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2002 MHA Annual Meeting
April 12-18, 2001
at Wildacres Retreat,
Little Switzerland, North Carolina
View of the Smokey Mountains from Wildacres. The deciduous trees
are just about to leaf out.
The dining hall. MHA tables are the two far ones on the left. We shared
the space with a lapidary group.Three excellent meals per day made for
a relaxed atmosphere.
Starting hands on workshops, Friday. Jerry Frisch and Rod Zander
were still at the HPBA meeting in Anaheim, CA, and would not join us
until Sunday. We put off business meetings to the end of the session and
started hands on right away. David Moore and Richard Allen mix a batch
of clay mortar.
Setup for a 3' x 2' heater. This was the same heater we built last year,
and is the one that MHA is preparing a set of plans for. In order to
debug the draft plans, we used them to build this heater.We also needed
some more clearance testing data on this heater for ongoing ASTM
Next year, the workshop will be a brick Swedish heater that MHA is
developing plans for.
The weather started out cool and foggy, and threatened rain. Wildacres
provided us with an outdoor tent to cover the work area.
Bottom end for the 3 x 2 heater. One task was to get course-by-course
assembly photos to go with the plans.
Ken Matesz works on the throat as everyone else takes a break
View at the heater top, below the ceiling slab. The tinfoil liner is an
Time to relax with the annual keg.
Discussions on the deck. We had 24 registered this year, and an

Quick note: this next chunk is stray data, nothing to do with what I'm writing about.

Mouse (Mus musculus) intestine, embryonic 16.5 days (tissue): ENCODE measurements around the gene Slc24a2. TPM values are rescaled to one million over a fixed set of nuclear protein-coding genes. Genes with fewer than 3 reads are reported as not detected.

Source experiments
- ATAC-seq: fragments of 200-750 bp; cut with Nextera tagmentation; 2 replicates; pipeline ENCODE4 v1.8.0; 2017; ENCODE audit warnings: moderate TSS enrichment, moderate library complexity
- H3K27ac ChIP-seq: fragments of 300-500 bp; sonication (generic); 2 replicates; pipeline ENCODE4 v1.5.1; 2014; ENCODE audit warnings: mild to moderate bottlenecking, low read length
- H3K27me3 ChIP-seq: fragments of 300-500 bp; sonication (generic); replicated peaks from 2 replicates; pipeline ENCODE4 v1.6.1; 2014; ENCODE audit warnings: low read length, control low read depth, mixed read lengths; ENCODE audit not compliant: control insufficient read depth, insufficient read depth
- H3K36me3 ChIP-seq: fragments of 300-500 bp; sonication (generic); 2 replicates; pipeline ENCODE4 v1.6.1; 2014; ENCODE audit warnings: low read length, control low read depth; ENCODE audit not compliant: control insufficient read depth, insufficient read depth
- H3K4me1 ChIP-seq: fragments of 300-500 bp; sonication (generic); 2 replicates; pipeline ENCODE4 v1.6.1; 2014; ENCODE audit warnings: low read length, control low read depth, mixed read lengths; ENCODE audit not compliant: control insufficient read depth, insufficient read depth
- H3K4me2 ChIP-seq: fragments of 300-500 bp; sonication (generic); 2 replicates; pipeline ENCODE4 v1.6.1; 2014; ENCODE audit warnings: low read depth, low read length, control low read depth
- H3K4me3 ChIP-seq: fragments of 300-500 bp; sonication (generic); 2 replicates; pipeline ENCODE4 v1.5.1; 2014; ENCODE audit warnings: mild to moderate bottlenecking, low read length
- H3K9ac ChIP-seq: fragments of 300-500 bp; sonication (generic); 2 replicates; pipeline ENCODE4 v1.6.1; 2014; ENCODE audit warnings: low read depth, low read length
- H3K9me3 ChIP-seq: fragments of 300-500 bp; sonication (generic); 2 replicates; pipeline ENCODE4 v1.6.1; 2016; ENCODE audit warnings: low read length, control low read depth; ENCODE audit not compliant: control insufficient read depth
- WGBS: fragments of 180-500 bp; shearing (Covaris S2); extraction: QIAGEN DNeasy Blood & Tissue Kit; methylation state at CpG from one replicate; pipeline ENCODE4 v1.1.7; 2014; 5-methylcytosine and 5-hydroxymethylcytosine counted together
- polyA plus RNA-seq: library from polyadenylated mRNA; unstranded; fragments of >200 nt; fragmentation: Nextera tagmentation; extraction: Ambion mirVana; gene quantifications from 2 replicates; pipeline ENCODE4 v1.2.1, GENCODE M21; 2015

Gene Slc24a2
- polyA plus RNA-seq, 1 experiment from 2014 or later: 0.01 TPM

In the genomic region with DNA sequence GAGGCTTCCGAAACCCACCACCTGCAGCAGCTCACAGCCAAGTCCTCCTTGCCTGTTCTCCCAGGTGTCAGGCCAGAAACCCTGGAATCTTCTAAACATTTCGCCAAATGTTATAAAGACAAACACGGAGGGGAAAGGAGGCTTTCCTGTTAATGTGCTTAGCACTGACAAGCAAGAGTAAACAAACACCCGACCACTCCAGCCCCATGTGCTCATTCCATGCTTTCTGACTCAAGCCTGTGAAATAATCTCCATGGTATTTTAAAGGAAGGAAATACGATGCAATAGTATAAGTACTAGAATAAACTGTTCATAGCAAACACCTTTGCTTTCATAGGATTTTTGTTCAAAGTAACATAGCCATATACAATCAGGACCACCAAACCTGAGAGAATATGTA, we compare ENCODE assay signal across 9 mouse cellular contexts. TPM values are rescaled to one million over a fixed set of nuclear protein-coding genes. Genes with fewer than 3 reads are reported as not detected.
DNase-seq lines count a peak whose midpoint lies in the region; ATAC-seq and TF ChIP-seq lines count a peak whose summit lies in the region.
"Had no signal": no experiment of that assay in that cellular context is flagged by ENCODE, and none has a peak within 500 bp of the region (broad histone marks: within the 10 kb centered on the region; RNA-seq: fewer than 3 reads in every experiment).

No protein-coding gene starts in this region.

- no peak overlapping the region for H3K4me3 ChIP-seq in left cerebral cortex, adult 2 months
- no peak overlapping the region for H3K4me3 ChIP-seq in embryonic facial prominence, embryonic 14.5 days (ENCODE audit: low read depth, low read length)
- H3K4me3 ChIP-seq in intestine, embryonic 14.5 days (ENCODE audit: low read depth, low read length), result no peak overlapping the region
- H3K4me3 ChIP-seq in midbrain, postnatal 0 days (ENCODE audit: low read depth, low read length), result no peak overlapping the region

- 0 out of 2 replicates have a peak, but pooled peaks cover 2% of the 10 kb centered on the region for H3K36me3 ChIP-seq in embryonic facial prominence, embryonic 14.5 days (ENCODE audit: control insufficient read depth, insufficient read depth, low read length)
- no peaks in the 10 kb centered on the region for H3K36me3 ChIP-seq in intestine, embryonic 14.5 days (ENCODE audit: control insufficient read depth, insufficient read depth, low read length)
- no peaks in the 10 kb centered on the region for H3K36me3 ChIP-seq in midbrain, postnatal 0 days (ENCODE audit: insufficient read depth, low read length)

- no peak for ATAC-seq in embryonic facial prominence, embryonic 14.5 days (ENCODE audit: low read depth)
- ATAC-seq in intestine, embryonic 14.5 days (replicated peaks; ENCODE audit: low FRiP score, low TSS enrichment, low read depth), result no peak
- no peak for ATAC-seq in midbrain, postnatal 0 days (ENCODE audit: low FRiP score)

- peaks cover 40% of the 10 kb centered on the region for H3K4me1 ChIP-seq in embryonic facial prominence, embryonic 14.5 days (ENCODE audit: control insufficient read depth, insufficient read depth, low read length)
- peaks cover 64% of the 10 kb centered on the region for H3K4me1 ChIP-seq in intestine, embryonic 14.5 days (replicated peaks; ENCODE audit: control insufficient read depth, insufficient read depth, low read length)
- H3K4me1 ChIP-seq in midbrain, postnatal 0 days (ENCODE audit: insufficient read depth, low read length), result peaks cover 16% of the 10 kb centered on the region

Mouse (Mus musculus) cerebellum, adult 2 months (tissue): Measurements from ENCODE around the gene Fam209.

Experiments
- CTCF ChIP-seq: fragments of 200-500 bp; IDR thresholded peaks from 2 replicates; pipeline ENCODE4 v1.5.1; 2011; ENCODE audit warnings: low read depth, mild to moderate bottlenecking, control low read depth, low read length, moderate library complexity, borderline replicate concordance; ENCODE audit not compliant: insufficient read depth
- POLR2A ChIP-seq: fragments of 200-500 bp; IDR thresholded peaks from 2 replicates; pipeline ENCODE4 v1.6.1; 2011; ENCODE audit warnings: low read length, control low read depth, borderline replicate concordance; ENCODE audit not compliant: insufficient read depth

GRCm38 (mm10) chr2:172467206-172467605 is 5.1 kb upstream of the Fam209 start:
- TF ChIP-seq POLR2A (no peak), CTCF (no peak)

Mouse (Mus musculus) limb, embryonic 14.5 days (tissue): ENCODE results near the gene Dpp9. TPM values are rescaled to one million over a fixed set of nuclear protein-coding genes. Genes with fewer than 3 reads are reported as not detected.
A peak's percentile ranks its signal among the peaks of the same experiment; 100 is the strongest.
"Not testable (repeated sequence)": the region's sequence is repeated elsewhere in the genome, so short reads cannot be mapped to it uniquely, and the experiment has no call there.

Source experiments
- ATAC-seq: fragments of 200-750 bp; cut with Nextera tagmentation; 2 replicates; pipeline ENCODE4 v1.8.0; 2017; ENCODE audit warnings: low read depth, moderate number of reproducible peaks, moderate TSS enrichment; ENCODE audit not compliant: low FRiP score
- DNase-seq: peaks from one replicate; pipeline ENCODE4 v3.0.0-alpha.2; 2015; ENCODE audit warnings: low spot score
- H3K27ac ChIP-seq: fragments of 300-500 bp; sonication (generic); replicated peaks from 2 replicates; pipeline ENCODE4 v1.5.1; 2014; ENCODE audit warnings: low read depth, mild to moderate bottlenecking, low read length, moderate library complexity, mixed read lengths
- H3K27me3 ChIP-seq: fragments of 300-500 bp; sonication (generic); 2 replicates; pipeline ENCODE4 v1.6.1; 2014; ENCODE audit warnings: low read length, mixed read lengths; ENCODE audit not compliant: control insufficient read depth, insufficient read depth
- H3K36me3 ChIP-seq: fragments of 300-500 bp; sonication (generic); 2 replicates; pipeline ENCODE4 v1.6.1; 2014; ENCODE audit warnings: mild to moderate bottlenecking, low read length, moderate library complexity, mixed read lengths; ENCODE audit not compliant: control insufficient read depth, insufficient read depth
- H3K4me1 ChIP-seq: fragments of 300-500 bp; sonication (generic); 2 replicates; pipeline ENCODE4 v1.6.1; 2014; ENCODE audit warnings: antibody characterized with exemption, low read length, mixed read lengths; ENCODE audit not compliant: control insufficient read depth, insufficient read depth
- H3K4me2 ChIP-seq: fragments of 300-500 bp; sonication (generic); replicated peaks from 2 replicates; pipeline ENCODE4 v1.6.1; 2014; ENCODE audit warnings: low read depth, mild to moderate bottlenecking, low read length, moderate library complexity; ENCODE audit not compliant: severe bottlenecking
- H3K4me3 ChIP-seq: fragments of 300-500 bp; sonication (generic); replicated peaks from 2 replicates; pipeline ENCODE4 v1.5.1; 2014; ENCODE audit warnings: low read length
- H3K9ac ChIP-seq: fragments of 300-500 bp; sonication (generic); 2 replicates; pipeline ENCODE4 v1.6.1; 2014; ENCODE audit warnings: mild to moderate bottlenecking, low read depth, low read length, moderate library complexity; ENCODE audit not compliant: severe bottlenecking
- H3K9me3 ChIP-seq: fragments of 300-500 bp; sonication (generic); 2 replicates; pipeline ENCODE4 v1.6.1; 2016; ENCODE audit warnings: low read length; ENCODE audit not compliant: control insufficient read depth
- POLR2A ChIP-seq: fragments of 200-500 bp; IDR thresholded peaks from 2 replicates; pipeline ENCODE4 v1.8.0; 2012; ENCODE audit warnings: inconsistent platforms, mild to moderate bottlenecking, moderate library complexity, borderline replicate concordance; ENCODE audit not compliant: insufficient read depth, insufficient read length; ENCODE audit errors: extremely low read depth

actual turnout of 20.
In the evening, Pat Manley gave a slide presentation on his Masons
on a Mission project to build cookstoves in Guatemala and also showed
an excellent video made last year. This project has built several hundred
stoves so far, and is helping many families to eliminate the health problems
from wood smoke. Donations go directly to purchasing materials in
Guatemala and hiring local labor. MHA Members are a major source
of support. Click here to learn more
Albie Barden presented a Le Panyol bake oven workshop.
The clay oven components can be seen on the ground.
Albie Barde, Gary Hart, and David Moore work on finishing the oven
Custome chimney transition manufactured for Maine Wood Heat Co.
The oven was wrapped with heatproof fiberglass cloth prior to receiving
a coat of clay mortar.
Next step was to install a sheet metal cladding and insulate the oven.
Check out last year's Le Panyol workshop.
The burn test on the heater this year used small 5lb charges of wood,
in accordance with the new European CEN standard. We wanted to
see how realistic it was. Check back soon for the tabulated data.
Patrick Blackaller and David Thomen check surface
Baking firebricks wrapped in tinfoil. The effect of multiple layers of
tinfoil on the firebrick temperatures was studied.
The sheet metal cladding for the oven is in place.
Patrick Blackaller tabulates data on his laptop as David Thomen looks on.
Tom Trout took us on a tour of his new Hebel autoclaved aerated
concrete (AAC) block house, under construction.
Field trip to a local soapstone deposit.
Six foot diamond blade intended for slabbing soapstone.
Question and answer session.
We invited the lapidary folks down for a pizza party. This has become
an annual tradition. Tom Trout made the dough, and is seen preparing
one of about 50 pizzas. We squeezed the pizza party in between lunch
John Rousseau prepares toppings.
The weather turned sunny and warm by Tuesday.
Business meeting on Wednesday. Jerry and Rod reported on the recent
HPBA and ASTM meetings. MHA plans for the 3 x 2 heater, the brick Swedish
heater, and the Blacksburg Grundofen were analyzed. Earlier, Albie had
put together a photo exhibit of his visit to an extremely interesting heater
pre-casting operation in Holland.
2001 Photo Report
2000 Photo Report
1999 Photo Report
1998 Photo Report
1997 Photo Report
This page was last updated on April 21, 2002
This page was created on April 21, 2002